During the election cycle, the sharing of fake news stories skyrocketed, with some reaching more than a million people.
In the final three months of the campaign, 20 articles with titles like “WikiLeaks CONFIRMS Hillary sold weapons to ISIS” had about 8.7 million shares, reactions and comments on Facebook while the top 20 real news articles from The New York Times, Washington Post and other outlets had about 7.4 million engagements. The misinformation being spread has caused a debate about fake news and if it belongs on the internet.
The evolution of social networking comes with potential problems for the media, Susan Burgess, an Ohio University political science professor, said.
“When new technologies are introduced into politics … that changes the ways politics are covered,” Burgess said. “With the rise of news sources outside of traditional newspapers, they’re not professional journalists, there’s the question about if they’ve been trained.”
A 38-year-old man is taking credit for President-elect Donald Trump’s victory because of his own fake articles. Many people shared his fake sites and fake articles, including Trump’s campaign manager Kellyanne Conway. One article suggested that protesting Trump could result in a monetary reward.
The Washington Post confirmed a Russian propaganda campaign was spreading fake news in an effort to undermine Democratic presidential nominee Hillary Clinton and promote Trump, who has been vocal about restoring U.S.-Russian relations.
The rise of hoax stories affects the overall attitude toward professional journalists, Mary Puzder, a sophomore studying journalism, said.
“It’s super annoying because it discredits other news sources,” she said. “As a journalism major, I’m noticing it more and more.”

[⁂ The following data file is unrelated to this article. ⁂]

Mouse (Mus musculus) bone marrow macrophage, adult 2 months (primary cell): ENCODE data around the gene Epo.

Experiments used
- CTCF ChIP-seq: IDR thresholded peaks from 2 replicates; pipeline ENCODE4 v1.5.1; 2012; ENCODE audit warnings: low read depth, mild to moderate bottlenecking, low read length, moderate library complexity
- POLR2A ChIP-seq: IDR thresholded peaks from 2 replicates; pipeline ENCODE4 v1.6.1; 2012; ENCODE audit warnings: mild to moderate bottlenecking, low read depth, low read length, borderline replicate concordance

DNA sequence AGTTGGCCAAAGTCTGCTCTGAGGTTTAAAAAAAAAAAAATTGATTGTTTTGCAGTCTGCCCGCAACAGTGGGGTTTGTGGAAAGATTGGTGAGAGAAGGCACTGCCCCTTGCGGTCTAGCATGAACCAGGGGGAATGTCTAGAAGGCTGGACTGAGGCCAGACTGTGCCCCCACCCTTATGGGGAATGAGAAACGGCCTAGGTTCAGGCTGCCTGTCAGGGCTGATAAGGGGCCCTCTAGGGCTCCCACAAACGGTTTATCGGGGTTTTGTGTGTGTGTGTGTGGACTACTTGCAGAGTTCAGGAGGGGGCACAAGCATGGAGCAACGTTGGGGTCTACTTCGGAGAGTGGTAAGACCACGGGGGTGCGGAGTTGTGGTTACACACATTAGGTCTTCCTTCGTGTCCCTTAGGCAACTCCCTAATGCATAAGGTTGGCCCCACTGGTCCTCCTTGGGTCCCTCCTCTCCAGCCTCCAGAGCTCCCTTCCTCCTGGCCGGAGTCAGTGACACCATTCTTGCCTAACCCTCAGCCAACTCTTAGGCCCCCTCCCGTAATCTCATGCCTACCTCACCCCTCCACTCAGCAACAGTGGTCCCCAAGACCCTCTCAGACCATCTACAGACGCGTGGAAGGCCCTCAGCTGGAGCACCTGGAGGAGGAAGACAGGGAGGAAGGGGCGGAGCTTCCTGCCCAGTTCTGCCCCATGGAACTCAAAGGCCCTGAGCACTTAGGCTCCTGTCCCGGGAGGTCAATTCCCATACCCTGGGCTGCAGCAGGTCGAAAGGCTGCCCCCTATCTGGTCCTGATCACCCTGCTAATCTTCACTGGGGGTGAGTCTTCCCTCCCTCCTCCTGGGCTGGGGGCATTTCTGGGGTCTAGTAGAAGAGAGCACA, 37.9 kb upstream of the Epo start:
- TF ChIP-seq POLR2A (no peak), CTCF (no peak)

Oftentimes people will share articles on social media sites without reading it because of the headline or the tweet framing it, Puzder said. Because of that, she said readers must be ready to fact-check. A recent Stanford study, however, found that 82 percent of middle school to college students cannot differentiate between real and fake news sources.
Because of the difficulty some readers face in identifying hoax news sites, Burgess said some people are questioning the obligation of social media sites to regulate fake news. Google said it will not allow websites that post fake news to use its advertising services. Mark Zuckerberg, CEO of Facebook, announced that his website may begin to identify stories as “false” or automatically detect misinformation.
“It’s definitely not the social media site’s fault,” Puzder said. “It’s a maturity and media literacy problem that people need to go into and people can’t blindly trust the news.”
Jared Scales, an undecided junior, writes satire for Black Sheep at OU. Satire is a comedic and unrealistic spin on real news.
“There’s definitely a problem with fake news because there’s so much being circulated,” Scales said. “We are very clearly writing satire. … We’re looking to make people laugh. The real fake news is not comedic and it’s trying to pass itself off as something that’s real.”
The rise of fake news could potentially lead to debates about legality, Burgess said.
“Is there an obligation on social media to fact-check?” she said. “What is the status of social media relative to the first amendment? We’re going to see that in the days ahead.”
Puzder suggested that people worried about consuming fake news should take cautionary steps before deeming a source as credible.
“I would say look at the URL of where the source is coming from,” she said. “Look at the intent of the author. Look into if they’re biased. … You can start making a difference by showing your family and friends credible sources.”
Originally published for The Post on November 29, 2016.